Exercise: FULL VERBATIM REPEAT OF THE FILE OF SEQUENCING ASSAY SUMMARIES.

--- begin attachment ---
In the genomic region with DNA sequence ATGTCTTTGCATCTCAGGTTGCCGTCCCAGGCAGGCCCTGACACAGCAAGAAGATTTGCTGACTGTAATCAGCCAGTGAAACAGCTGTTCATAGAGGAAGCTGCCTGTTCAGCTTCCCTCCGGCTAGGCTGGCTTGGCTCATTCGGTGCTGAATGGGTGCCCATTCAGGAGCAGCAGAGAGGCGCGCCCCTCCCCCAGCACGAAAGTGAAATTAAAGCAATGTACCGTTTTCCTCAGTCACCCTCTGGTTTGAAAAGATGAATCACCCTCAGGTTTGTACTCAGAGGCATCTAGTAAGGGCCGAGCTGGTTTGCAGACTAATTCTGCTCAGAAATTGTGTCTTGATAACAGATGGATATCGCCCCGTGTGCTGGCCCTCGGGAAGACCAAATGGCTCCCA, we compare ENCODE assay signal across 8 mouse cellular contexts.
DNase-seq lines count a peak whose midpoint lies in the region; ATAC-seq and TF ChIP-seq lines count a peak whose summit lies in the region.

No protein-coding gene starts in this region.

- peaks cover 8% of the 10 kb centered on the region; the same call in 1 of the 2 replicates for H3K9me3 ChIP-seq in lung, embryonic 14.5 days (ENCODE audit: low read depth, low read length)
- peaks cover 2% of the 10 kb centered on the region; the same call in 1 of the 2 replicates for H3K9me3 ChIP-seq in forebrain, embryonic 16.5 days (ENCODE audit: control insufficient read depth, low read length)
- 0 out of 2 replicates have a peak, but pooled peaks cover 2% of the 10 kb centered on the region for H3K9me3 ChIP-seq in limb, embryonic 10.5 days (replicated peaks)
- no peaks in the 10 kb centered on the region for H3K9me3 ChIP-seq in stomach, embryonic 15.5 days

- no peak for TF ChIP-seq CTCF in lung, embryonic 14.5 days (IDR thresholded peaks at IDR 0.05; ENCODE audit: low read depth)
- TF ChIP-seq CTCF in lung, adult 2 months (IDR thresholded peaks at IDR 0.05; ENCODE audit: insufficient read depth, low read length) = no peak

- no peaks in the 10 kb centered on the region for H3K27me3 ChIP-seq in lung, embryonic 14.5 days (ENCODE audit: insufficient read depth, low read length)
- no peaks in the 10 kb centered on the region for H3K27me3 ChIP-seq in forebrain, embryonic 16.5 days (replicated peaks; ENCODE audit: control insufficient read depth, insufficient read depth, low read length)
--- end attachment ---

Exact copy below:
In the genomic region with DNA sequence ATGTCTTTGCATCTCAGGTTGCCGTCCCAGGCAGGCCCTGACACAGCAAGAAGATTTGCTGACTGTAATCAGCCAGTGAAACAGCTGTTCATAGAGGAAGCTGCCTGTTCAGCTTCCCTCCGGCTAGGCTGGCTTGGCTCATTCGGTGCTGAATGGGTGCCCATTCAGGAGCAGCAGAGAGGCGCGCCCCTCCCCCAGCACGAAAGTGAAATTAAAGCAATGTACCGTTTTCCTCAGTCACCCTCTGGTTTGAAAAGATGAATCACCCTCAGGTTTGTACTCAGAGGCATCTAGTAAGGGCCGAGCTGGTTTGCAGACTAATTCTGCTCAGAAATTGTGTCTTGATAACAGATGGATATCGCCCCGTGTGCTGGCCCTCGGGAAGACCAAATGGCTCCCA, we compare ENCODE assay signal across 8 mouse cellular contexts.
DNase-seq lines count a peak whose midpoint lies in the region; ATAC-seq and TF ChIP-seq lines count a peak whose summit lies in the region.

No protein-coding gene starts in this region.

- peaks cover 8% of the 10 kb centered on the region; the same call in 1 of the 2 replicates for H3K9me3 ChIP-seq in lung, embryonic 14.5 days (ENCODE audit: low read depth, low read length)
- peaks cover 2% of the 10 kb centered on the region; the same call in 1 of the 2 replicates for H3K9me3 ChIP-seq in forebrain, embryonic 16.5 days (ENCODE audit: control insufficient read depth, low read length)
- 0 out of 2 replicates have a peak, but pooled peaks cover 2% of the 10 kb centered on the region for H3K9me3 ChIP-seq in limb, embryonic 10.5 days (replicated peaks)
- no peaks in the 10 kb centered on the region for H3K9me3 ChIP-seq in stomach, embryonic 15.5 days

- no peak for TF ChIP-seq CTCF in lung, embryonic 14.5 days (IDR thresholded peaks at IDR 0.05; ENCODE audit: low read depth)
- TF ChIP-seq CTCF in lung, adult 2 months (IDR thresholded peaks at IDR 0.05; ENCODE audit: insufficient read depth, low read length) = no peak

- no peaks in the 10 kb centered on the region for H3K27me3 ChIP-seq in lung, embryonic 14.5 days (ENCODE audit: insufficient read depth, low read length)
- no peaks in the 10 kb centered on the region for H3K27me3 ChIP-seq in forebrain, embryonic 16.5 days (replicated peaks; ENCODE audit: control insufficient read depth, insufficient read depth, low read length)